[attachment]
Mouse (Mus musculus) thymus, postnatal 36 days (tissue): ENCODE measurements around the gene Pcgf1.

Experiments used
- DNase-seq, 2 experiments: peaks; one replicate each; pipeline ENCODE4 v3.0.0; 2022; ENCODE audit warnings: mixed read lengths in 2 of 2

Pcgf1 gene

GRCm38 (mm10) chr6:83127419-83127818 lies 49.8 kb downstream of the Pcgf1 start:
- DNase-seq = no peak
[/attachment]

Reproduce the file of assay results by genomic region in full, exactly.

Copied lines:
Mouse (Mus musculus) thymus, postnatal 36 days (tissue): ENCODE measurements around the gene Pcgf1.

Experiments used
- DNase-seq, 2 experiments: peaks; one replicate each; pipeline ENCODE4 v3.0.0; 2022; ENCODE audit warnings: mixed read lengths in 2 of 2

Pcgf1 gene

GRCm38 (mm10) chr6:83127419-83127818 lies 49.8 kb downstream of the Pcgf1 start:
- DNase-seq = no peak